|Publication number||US6160216 A|
|Application number||US 09/228,594|
|Publication date||Dec 12, 2000|
|Filing date||Jan 12, 1999|
|Priority date||Jan 12, 1999|
|Publication number||09228594, 228594, US 6160216 A, US 6160216A, US-A-6160216, US6160216 A, US6160216A|
|Inventors||Roy P. McMahon|
|Original Assignee||Raytheon Company|
|Export Citation||BiBTeX, EndNote, RefMan|
|Patent Citations (6), Referenced by (18), Classifications (11), Legal Events (4)|
|External Links: USPTO, USPTO Assignment, Espacenet|
The present invention relates to shield splitters for branching shielded wiring harnesses and, more particularly, to a shield splitter for forming a shielded joint at the branching point in order to minimize penetration of electromagnetic fields into the wiring harness.
As is generally known, modern aircraft designs employ various control and avionics systems, such as radar and "black boxes," to aid in the operation of the aircraft. These control and avionics systems are typically interconnected using a plurality of wires, wherein these wires provide means for electrical communication between the systems.
As is known in the art, current in an electrical circuit creates a field of force associated with motion of the electrical charge. This field of force includes electric and magnetic components and, consequently, contains a finite amount of electromagnetic energy. This field of force is typically called an electromagnetic field. The electromagnetic field generated by an electrical circuit can induce current in an adjacent electrical circuit, thereby introducing noise into the adjacent circuit. This phenomenon also occurs in wires interconnecting the electrical circuits.
In aeronautic and astronautic applications, thousands of wires are routed throughout the aircraft in very tight bundles. As can be appreciated, these wires are susceptible to electromagnetic fields created by avionics on the aircraft and those near the aircraft, such as microwave towers or radar. If left unprotected, these electromagnetic fields induce noise into the wiring of the aircraft, thereby degrading the native signal carried in each of the wires. Moreover, because of the length of the wires extending through the aircraft, these wires act as very efficient antennas for picking up interference external to the aircraft.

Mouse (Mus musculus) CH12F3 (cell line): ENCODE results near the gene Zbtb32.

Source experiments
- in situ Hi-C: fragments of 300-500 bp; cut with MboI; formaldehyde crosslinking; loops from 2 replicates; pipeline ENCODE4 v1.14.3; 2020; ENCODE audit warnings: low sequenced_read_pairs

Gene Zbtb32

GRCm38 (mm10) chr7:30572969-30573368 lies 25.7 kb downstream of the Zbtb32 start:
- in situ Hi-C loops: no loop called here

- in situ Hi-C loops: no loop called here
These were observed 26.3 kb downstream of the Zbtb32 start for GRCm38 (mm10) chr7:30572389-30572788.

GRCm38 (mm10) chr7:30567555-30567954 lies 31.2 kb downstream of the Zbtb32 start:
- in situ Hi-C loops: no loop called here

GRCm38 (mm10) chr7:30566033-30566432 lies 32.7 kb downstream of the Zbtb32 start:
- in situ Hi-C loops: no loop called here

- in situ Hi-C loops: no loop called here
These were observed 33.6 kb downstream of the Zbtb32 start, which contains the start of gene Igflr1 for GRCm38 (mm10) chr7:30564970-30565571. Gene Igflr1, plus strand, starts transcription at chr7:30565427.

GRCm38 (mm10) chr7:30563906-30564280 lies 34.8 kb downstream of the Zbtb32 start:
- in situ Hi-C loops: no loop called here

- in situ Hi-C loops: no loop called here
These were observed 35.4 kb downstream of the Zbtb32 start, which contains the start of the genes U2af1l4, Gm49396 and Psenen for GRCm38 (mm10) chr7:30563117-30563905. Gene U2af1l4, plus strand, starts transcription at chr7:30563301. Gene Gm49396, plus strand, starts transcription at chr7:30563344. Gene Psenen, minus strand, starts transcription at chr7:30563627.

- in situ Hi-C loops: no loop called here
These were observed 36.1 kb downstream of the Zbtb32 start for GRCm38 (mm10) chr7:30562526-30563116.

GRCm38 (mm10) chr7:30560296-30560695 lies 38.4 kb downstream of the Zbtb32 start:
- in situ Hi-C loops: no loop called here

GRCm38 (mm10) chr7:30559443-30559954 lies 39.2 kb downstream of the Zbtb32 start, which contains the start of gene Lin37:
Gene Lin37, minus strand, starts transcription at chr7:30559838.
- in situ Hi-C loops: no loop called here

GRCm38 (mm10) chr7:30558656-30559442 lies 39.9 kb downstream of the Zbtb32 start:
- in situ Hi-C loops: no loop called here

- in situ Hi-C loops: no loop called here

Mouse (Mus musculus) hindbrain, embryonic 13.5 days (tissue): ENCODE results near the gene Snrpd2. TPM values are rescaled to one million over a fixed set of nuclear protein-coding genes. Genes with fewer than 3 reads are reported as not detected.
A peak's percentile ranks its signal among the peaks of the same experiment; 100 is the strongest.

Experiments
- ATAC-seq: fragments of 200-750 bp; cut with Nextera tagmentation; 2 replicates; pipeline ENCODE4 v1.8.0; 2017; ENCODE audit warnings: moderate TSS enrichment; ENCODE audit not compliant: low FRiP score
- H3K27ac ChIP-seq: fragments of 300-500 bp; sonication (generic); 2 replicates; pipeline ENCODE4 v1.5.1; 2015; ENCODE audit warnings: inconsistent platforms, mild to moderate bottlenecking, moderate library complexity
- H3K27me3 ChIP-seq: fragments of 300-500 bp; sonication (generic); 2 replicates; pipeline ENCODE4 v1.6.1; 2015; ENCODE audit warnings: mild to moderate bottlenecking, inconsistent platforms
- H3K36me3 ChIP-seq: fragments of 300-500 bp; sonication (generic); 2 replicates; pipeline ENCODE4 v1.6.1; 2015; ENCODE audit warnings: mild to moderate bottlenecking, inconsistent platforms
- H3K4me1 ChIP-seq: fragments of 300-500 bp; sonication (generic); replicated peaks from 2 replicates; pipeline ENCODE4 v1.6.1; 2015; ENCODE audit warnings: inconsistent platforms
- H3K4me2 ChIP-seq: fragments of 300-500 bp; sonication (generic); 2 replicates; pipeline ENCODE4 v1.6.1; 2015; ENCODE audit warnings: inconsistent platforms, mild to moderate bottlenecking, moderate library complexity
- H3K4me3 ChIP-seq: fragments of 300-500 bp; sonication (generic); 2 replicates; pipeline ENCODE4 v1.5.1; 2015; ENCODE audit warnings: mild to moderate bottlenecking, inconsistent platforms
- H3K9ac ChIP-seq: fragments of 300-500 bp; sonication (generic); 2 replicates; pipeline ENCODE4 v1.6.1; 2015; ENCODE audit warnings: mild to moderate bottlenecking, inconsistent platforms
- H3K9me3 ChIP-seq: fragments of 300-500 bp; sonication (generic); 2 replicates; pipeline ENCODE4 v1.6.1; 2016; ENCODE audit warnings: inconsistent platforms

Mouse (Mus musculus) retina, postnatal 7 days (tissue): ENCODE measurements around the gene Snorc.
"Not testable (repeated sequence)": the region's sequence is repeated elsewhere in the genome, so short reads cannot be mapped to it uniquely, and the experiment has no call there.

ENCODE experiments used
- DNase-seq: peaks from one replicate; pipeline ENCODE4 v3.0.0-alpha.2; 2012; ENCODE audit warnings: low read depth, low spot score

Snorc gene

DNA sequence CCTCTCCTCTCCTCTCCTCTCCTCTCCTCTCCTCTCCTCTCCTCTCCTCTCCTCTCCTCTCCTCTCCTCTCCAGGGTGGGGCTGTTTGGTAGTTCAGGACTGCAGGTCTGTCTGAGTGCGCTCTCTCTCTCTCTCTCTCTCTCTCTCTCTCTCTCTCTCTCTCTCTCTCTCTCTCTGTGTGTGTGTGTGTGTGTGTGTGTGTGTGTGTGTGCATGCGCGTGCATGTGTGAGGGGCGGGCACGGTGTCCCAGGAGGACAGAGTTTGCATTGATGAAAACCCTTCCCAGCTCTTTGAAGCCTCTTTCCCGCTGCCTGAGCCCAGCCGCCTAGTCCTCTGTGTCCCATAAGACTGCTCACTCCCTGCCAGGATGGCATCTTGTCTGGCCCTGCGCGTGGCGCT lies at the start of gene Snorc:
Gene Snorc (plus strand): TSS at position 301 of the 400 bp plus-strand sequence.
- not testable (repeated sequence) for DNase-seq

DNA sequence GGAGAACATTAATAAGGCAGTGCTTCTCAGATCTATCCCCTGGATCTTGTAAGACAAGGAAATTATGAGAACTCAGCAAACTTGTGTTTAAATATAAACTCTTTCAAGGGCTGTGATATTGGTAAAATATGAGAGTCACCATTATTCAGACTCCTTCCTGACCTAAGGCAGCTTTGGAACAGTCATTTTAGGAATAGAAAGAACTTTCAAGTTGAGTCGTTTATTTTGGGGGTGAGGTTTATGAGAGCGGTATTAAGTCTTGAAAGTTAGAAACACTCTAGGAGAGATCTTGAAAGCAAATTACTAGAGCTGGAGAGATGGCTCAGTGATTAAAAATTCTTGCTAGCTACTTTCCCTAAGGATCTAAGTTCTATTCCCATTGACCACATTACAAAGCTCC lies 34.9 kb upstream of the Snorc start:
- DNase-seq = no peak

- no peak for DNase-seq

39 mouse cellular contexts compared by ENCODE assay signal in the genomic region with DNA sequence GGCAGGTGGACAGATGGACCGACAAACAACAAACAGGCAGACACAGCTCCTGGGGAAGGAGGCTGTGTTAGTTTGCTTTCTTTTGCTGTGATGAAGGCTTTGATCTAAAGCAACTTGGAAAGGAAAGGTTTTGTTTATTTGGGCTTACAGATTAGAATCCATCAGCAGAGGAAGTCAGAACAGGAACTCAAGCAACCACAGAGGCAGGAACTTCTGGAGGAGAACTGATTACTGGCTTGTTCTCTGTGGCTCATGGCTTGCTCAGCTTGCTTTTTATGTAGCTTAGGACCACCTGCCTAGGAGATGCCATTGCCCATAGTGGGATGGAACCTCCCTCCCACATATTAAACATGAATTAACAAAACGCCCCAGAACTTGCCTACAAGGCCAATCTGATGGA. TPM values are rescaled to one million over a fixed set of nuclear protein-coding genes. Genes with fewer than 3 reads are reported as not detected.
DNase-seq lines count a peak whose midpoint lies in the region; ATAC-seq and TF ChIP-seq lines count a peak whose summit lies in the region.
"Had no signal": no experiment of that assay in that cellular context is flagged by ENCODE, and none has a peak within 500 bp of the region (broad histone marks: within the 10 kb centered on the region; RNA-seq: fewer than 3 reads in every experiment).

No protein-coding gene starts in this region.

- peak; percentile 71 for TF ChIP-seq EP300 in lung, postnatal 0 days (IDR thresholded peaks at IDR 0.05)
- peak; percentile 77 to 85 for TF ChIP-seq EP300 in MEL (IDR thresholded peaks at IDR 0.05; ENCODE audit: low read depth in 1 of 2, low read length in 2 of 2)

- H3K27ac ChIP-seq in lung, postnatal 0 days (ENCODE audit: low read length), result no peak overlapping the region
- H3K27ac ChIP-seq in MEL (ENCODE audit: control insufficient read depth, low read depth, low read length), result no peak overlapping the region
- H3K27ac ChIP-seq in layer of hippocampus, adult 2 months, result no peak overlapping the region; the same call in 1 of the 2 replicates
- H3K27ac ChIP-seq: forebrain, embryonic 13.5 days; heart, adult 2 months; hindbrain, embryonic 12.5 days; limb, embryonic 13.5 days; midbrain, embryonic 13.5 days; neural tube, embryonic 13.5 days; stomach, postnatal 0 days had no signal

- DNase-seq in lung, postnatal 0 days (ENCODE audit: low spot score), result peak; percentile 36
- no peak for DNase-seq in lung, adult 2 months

Attempts have been made to shield these wires from the electromagnetic fields and outside interference. Typically, sensitive circuits, those unable to tolerate noise created from electromagnetic fields, are made using individual wires that are shielded. During manufacture, strands of copper are first plated using either tin, nickel, or silver and are then woven in place over the insulated wire to form a braided shield. Additional insulation is then put over the braided shield to form a cable, which is resistant to electromagnetic fields. Unsensitive circuits, those able to tolerate limited amounts of noise created from electromagnetic fields, are made according to conventional wire making methods.
During wiring of an aircraft, sensitive and unsensitive circuits are grouped together to form a wiring harness or bundle. To minimize noise or other interference caused by external electromagnetic fields, a braided shield is formed around the entire wiring bundle. Typically, this braided shield is formed on site by threading the wiring bundle into a braiding machine, which has a plurality of spools. These spools each contain strands of the shielding material, such as plated copper. When the braiding machine is activated, the wiring bundle is fed into the machine, and the strands are woven into place, thereby forming a braided shield over the entire wiring bundle.
During assembly of the aircraft, the wiring bundle is routed throughout the aircraft to the various control systems and avionics. At each control system or avionics, a portion of the wires are branched off from the wiring bundle to connect with the corresponding component. However, the portion of wires connected to the corresponding component must also be shielded to prevent the occurrence of noise caused by external electromagnetic fields. Therefore, prior to the routing of the wiring bundle through the aircraft, the operator must first feed one leg of the wiring bundle through the braiding machine to form a braided shield along the wiring bundle. The operator must then manipulate the now shielded wiring bundle to feed the unshielded leg of the wiring bundle through the braiding machine. Accordingly, this method is inefficient and requires the operator to have enormous skill with the braiding machine to manipulate the various branches of the wiring bundle. Furthermore, if the wiring bundle needs to be exposed for any reason in the future, such as for service, the machine braided shield must be cut to expose the wires. This cutting of the machine braided shield destroys the shield, thereby introducing electromagnetic fields into the wiring bundle, unless the shield is laboriously repaired.